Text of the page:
Wednesday, 12 July 2017

Snapino - Snap Circuits Arduino Coding

Snapino is a new product from the Snap Circuit range. It includes an Arduino UNO development board that works with Snap Circuits components to introduce the Arduino hobbyist electronics platform.

Disclosure: We were sent a Snapino kit to review. As always, our opinions are our own.

Elenco Snap Circuits have done a great job of staying current now that the beginner electronics market has expanded. We still love Snap Circuits as an introduction to electronics concepts. Other kits are great when you want to make stuff that includes electronics, but for teaching core concepts in a structured way, Snap Circuits is great.


Snapino has a strong Snap Circuits product family feel. This makes it a natural progression for older kids who started with Snap Circuits when they were younger. The snap connectors make sure the focus is on learning Arduino and electronics concepts rather than fiddling around with breadboards or crocodile clips or learning to solder - all useful stuff, but it can be overwhelming to focus on everything at once.

Like other Snap Circuits products, Snapino comes with an instruction manual. It includes 20 projects to complete with the kit, plus lots of explanatory material. This is a key aspect of the value of this kit, there's real educational potential to actually learn useful stuff rather than just blindly connecting things together.

The programs or 'sketches' for the 20 projects are available to download (PDF) as complete programs.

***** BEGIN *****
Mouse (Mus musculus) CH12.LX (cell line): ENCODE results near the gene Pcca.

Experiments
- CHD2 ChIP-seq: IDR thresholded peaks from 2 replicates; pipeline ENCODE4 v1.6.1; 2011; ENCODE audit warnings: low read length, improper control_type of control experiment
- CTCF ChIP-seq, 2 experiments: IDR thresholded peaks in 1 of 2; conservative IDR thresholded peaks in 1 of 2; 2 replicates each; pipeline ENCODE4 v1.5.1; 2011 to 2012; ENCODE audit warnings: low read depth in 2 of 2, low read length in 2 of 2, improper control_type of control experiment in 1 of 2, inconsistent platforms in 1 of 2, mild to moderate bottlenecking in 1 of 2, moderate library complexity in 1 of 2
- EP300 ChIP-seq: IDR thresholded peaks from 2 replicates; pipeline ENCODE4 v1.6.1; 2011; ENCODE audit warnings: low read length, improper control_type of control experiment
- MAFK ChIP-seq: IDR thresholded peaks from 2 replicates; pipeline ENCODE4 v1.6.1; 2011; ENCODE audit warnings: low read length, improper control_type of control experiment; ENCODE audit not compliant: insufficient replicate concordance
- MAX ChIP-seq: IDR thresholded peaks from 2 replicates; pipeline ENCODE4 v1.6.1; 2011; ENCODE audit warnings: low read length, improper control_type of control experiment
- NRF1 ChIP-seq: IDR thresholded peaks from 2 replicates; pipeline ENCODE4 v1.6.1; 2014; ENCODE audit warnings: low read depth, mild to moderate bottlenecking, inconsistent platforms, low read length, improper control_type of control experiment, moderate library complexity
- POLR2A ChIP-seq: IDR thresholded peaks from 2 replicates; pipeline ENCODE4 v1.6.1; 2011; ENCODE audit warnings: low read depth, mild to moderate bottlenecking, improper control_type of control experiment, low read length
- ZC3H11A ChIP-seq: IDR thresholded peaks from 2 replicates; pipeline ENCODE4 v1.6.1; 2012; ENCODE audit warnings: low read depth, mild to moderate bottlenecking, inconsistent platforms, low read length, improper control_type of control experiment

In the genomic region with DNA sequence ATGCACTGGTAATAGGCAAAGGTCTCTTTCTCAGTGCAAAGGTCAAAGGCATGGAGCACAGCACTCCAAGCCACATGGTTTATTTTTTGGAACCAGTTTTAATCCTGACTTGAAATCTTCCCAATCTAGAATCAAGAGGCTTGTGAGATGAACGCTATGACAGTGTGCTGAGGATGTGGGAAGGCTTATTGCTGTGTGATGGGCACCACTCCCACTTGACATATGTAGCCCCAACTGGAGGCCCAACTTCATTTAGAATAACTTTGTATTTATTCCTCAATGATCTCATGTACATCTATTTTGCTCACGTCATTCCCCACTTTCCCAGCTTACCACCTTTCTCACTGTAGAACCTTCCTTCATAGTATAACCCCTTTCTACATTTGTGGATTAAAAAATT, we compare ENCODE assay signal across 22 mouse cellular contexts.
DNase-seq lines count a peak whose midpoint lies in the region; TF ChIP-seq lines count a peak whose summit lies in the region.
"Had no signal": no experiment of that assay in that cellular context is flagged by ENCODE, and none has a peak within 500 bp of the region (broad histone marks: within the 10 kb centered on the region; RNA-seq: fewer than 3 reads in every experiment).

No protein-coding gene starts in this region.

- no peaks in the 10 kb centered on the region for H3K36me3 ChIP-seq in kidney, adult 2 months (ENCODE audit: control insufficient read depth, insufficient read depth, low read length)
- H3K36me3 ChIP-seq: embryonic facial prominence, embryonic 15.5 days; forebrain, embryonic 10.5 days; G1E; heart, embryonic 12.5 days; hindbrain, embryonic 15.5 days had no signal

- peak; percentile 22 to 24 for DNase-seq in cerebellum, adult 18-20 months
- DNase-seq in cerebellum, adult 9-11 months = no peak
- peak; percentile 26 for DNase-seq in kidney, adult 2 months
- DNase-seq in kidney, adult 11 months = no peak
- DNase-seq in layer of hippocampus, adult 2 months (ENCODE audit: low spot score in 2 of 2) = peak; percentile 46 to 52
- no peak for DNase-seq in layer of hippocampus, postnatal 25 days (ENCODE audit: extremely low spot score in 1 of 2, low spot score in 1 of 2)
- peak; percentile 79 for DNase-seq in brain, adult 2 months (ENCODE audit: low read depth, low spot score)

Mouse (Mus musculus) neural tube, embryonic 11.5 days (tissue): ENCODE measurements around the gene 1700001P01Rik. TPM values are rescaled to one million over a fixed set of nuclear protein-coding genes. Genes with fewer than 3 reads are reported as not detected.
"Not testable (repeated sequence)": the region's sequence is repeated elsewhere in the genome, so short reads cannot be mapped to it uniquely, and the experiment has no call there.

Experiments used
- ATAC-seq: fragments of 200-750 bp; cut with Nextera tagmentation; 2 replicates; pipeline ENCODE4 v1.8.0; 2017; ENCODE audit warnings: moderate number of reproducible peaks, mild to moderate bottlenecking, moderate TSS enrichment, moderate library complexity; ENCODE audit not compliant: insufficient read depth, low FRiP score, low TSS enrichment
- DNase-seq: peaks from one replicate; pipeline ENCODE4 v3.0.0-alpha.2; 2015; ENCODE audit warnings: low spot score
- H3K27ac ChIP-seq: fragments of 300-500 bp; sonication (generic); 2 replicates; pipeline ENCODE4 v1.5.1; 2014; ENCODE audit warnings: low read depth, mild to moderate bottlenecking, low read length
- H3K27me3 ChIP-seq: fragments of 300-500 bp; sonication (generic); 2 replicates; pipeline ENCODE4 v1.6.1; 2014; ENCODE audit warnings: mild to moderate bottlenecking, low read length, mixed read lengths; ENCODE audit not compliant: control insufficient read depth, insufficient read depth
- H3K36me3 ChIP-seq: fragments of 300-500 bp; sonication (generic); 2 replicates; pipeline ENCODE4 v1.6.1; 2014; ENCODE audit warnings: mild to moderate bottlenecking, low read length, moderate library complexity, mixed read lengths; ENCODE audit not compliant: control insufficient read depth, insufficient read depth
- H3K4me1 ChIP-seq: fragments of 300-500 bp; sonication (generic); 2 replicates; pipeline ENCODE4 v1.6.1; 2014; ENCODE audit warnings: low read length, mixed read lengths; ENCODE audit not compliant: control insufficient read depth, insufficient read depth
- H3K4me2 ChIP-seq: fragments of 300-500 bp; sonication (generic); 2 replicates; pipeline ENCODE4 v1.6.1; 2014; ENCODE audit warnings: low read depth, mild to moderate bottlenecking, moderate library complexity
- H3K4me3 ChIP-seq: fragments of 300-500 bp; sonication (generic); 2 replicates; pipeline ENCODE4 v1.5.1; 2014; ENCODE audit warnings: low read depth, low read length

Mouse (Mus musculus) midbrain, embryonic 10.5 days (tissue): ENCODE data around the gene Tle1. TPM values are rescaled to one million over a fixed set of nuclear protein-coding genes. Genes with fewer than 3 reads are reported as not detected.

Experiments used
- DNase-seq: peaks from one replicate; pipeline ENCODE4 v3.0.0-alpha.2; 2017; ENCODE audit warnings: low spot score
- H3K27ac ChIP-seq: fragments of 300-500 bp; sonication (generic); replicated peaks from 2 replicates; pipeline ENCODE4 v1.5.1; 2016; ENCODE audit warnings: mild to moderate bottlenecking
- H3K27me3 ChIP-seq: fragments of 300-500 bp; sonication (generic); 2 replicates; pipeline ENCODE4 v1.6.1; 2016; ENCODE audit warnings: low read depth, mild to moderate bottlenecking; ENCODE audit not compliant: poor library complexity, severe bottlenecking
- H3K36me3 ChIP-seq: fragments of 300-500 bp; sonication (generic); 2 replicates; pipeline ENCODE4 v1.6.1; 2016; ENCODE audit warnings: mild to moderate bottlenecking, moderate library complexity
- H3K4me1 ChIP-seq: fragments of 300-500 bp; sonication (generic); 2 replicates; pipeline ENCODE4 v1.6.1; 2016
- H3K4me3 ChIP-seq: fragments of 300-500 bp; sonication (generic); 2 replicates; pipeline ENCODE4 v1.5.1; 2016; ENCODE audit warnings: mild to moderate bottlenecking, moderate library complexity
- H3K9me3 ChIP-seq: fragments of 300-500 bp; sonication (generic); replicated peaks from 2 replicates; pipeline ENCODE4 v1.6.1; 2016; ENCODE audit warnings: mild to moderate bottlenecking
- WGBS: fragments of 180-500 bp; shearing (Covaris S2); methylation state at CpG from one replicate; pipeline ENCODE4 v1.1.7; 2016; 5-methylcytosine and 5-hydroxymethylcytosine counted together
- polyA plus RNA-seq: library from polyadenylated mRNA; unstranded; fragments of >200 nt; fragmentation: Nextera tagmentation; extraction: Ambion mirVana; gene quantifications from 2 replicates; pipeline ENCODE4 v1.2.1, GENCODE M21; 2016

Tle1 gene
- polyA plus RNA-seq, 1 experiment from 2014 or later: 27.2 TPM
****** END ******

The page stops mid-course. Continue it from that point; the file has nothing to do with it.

Getting Started

The first couple of projects don't require a connection to a computer and use the battery pack. In these projects the Arduino basically just acts as a power supply.

The Snapino booklet is packed with educational information on how everything works. On their first pass through I can imagine that some kids will skip a lot of this. But it will be there for repeated passes through the projects and they'll learn more each time. 

Trouble-shooting information for adults is helpfully included in the booklet so that you can test if everything is working correctly if you have problems. This is a nice touch that is evidence of Snap Circuits long experience in this sector.

Loading Programs

From project 3 onwards you'll be using the Arduino IDE. This needs to be downloaded and installed. You also need to download the Arduino scripts (programs) for the projects.

The provided programs are completed so there's no coding required to make the projects work. This means that learners can be up and running quickly with the projects. 

There are suggestions for making changes to the code to modify what happens. This is a great way of working as kids don't have to type lots of tedious code before anything happens, but they do get hands on with the code. 

Everything worked really smoothly for us.  We did have to select the Arduino Uno/Genuino from the Board menu which I don't see mentioned in the instructions.

Project 4 has three alternating coloured LEDs. My son quickly got this working and then asked his Dad about the sequence that traffic lights cycle through. He quickly changed the code so that it followed that sequence.

Using Parts from Other Snap Circuits Sets

It is possible to use Snapino with components from other Snap Circuit sets that you already have or which you buy to complement the set.

You even get bonus programs and circuits that you can build with parts from the SC-300 Discovery Set (or 500/750) and SC-750 Light sets.